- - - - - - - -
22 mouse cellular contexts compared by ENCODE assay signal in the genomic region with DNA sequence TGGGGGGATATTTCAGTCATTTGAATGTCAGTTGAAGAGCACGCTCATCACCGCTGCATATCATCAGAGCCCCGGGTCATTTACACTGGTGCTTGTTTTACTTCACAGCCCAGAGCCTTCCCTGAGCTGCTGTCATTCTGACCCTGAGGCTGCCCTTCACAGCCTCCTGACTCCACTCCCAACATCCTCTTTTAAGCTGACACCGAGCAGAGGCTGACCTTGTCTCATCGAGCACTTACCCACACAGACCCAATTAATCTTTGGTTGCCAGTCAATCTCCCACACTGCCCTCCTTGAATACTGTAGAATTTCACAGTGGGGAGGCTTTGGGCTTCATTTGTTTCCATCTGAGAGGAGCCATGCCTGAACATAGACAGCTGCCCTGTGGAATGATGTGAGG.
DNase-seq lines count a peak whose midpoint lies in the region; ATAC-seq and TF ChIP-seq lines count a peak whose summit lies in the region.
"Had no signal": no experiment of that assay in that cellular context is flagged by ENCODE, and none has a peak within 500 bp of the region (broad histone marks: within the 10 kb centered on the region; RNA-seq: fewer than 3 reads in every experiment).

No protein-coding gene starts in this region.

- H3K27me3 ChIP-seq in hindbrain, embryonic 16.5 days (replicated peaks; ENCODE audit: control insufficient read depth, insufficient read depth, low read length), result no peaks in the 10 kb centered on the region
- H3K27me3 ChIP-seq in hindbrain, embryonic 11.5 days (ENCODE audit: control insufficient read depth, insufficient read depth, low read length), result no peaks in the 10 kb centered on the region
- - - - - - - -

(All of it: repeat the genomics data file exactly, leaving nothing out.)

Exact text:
22 mouse cellular contexts compared by ENCODE assay signal in the genomic region with DNA sequence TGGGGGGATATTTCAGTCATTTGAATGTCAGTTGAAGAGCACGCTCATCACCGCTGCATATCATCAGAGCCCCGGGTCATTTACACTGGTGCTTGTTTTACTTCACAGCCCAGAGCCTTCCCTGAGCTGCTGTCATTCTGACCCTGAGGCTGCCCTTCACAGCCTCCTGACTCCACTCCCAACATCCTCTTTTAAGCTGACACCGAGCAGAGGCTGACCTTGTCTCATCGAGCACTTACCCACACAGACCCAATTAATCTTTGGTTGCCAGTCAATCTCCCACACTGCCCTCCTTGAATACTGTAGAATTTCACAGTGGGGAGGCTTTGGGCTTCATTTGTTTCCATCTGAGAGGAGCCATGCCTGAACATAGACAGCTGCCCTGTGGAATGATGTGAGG.
DNase-seq lines count a peak whose midpoint lies in the region; ATAC-seq and TF ChIP-seq lines count a peak whose summit lies in the region.
"Had no signal": no experiment of that assay in that cellular context is flagged by ENCODE, and none has a peak within 500 bp of the region (broad histone marks: within the 10 kb centered on the region; RNA-seq: fewer than 3 reads in every experiment).

No protein-coding gene starts in this region.

- H3K27me3 ChIP-seq in hindbrain, embryonic 16.5 days (replicated peaks; ENCODE audit: control insufficient read depth, insufficient read depth, low read length), result no peaks in the 10 kb centered on the region
- H3K27me3 ChIP-seq in hindbrain, embryonic 11.5 days (ENCODE audit: control insufficient read depth, insufficient read depth, low read length), result no peaks in the 10 kb centered on the region